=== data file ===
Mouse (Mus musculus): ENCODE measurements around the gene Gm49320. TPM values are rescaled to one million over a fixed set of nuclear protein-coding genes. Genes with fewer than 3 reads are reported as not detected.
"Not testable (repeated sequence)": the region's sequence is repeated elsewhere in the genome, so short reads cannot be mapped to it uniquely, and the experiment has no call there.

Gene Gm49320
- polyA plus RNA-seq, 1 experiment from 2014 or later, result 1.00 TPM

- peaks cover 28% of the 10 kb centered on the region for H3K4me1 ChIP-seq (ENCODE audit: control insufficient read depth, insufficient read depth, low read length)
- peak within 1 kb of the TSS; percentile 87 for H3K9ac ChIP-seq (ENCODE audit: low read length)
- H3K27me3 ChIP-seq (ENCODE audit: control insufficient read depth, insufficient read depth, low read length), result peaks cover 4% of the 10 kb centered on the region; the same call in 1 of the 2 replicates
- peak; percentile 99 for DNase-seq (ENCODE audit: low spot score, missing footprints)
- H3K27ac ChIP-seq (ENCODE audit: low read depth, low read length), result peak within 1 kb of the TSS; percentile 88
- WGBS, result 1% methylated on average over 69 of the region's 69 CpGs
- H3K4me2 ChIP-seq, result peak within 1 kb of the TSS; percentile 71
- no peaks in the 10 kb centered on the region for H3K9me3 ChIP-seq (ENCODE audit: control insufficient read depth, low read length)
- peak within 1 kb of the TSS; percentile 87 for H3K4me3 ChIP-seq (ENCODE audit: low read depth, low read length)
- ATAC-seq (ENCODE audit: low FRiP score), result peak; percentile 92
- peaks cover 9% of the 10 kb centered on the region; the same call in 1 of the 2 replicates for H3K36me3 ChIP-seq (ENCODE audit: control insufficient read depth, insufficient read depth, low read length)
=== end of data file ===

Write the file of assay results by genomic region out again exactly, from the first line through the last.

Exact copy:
Mouse (Mus musculus): ENCODE measurements around the gene Gm49320. TPM values are rescaled to one million over a fixed set of nuclear protein-coding genes. Genes with fewer than 3 reads are reported as not detected.
"Not testable (repeated sequence)": the region's sequence is repeated elsewhere in the genome, so short reads cannot be mapped to it uniquely, and the experiment has no call there.

Gene Gm49320
- polyA plus RNA-seq, 1 experiment from 2014 or later, result 1.00 TPM

- peaks cover 28% of the 10 kb centered on the region for H3K4me1 ChIP-seq (ENCODE audit: control insufficient read depth, insufficient read depth, low read length)
- peak within 1 kb of the TSS; percentile 87 for H3K9ac ChIP-seq (ENCODE audit: low read length)
- H3K27me3 ChIP-seq (ENCODE audit: control insufficient read depth, insufficient read depth, low read length), result peaks cover 4% of the 10 kb centered on the region; the same call in 1 of the 2 replicates
- peak; percentile 99 for DNase-seq (ENCODE audit: low spot score, missing footprints)
- H3K27ac ChIP-seq (ENCODE audit: low read depth, low read length), result peak within 1 kb of the TSS; percentile 88
- WGBS, result 1% methylated on average over 69 of the region's 69 CpGs
- H3K4me2 ChIP-seq, result peak within 1 kb of the TSS; percentile 71
- no peaks in the 10 kb centered on the region for H3K9me3 ChIP-seq (ENCODE audit: control insufficient read depth, low read length)
- peak within 1 kb of the TSS; percentile 87 for H3K4me3 ChIP-seq (ENCODE audit: low read depth, low read length)
- ATAC-seq (ENCODE audit: low FRiP score), result peak; percentile 92
- peaks cover 9% of the 10 kb centered on the region; the same call in 1 of the 2 replicates for H3K36me3 ChIP-seq (ENCODE audit: control insufficient read depth, insufficient read depth, low read length)